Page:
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Born: 121, Rome, Italy

Died: 180, on the battlefront in Eastern Europe, the exact location unknown

Major Work: Meditations

Major Ideas

The universe is governed by reason, which is God.

In a rational universe everything that happens is not only necessitated but good.

Human happiness consists in a life lived in accordance with nature and reason.

Though his actions are necessitated, an individual becomes free by acting rationally.

The bad acts of others do not harm us; rather we are harmed by our own opinions about those acts.

All rational beings are subject to natural law and so are citizens of a world community.

The rational individual should have no fear of death because it is a natural event of life.

Marcus Aurelius was a Stoic philosopher. To understand his philosophy, therefore, it is necessary to have some background in Stoic thought. Stoicism was one of the major philosophical schools during the Hellenistic and Roman periods. Although it had its roots in earlier thinkers-particularly Heraclitus and Socrates-it originated as a distinct philosophy around 300 B.C. when a man by the name of Zeno (c. 336-264 B.C.) arrived in Athens from his native Cyprus and began teaching in the Stoa, or covered marketplace.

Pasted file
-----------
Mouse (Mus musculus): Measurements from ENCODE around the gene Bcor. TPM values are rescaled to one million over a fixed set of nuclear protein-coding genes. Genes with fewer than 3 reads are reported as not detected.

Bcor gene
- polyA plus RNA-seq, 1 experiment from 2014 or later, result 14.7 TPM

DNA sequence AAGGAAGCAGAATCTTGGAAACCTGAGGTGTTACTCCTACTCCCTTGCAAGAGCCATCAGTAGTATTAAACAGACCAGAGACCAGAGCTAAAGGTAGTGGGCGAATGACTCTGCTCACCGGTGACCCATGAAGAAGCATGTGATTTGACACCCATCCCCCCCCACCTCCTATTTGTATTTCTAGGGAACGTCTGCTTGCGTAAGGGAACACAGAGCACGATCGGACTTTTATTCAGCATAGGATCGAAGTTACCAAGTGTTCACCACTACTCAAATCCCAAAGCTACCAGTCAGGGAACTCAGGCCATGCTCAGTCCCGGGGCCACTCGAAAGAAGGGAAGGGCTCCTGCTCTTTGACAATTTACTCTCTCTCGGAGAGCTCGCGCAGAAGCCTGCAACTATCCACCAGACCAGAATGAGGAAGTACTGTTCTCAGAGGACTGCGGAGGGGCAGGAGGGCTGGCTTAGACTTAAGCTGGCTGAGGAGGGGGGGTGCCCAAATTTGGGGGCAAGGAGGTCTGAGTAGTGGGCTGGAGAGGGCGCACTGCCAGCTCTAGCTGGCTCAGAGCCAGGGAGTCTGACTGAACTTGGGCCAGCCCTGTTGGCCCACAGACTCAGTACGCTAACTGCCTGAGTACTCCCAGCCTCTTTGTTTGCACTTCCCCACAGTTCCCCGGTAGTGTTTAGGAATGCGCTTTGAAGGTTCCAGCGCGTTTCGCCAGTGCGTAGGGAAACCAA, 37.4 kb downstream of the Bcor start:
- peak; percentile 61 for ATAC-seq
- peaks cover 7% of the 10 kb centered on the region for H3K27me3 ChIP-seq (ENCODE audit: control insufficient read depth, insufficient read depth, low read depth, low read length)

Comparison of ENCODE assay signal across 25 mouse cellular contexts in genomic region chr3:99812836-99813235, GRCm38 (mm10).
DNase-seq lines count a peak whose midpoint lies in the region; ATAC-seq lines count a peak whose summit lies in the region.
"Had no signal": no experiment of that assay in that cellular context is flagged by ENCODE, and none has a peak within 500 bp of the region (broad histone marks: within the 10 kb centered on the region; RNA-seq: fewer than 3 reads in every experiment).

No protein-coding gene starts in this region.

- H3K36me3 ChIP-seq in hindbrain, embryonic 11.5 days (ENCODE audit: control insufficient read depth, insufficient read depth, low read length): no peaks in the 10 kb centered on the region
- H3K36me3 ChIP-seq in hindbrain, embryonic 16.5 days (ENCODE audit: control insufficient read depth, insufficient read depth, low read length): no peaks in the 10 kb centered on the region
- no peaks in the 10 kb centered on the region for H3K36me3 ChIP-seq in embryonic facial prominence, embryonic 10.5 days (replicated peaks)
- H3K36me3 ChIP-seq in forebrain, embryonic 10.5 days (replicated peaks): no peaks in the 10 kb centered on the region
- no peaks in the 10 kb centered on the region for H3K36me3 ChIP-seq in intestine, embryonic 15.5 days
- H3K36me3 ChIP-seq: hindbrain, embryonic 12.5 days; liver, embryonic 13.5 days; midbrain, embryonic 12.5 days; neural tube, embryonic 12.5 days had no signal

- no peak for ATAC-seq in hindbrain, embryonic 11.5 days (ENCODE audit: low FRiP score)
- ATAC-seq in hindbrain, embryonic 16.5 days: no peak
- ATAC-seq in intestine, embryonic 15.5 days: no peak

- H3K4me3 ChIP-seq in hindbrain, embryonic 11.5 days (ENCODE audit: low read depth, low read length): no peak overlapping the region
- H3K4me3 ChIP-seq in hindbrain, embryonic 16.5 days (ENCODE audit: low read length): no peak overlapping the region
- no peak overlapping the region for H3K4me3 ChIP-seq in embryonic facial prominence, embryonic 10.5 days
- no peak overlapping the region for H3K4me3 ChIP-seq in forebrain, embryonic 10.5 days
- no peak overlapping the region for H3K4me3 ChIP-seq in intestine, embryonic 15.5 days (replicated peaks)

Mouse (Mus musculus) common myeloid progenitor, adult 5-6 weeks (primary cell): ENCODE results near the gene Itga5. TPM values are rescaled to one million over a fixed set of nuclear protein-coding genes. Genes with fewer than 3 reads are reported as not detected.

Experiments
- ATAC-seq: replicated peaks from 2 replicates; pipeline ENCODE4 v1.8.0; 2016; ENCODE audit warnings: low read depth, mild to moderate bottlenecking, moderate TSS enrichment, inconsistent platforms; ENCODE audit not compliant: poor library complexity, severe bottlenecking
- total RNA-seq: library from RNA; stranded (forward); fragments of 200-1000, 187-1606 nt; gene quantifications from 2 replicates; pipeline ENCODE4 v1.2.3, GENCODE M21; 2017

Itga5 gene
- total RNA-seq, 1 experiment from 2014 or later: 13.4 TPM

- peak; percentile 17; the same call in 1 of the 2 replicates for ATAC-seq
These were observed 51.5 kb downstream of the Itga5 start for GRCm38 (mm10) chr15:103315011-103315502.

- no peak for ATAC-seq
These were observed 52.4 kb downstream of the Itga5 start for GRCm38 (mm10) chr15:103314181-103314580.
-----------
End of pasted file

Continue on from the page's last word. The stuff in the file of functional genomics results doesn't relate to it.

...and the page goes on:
Zeno and his successors developed a total system of philosophy, including an epistemology, a metaphysics, a logic, an ethics, a political philosophy, and a philosophy of religion. At the heart of this system was a metaphysical materialism that, although not so intellectually sophisticated as the atomism of Democritus allowed the Stoics nevertheless to describe the universe as a purely natural entity functioning according to law and also to find ontological room for God Though this combination may not have been completely viable logically, it provided them the framework around which they constructed their entire philosophy.

Stoicism came to Rome soon after Roman arms had subjugated the Greeks, around the middle of the second century B.C. It attained its dominant influence over Roman intellectual life in the early period: of the empire The two most important Roman Stoics were Marcus Aurelius (A.D. 121-180), emperor, and Epictetus (c. A.D. 50-c. 125), slave.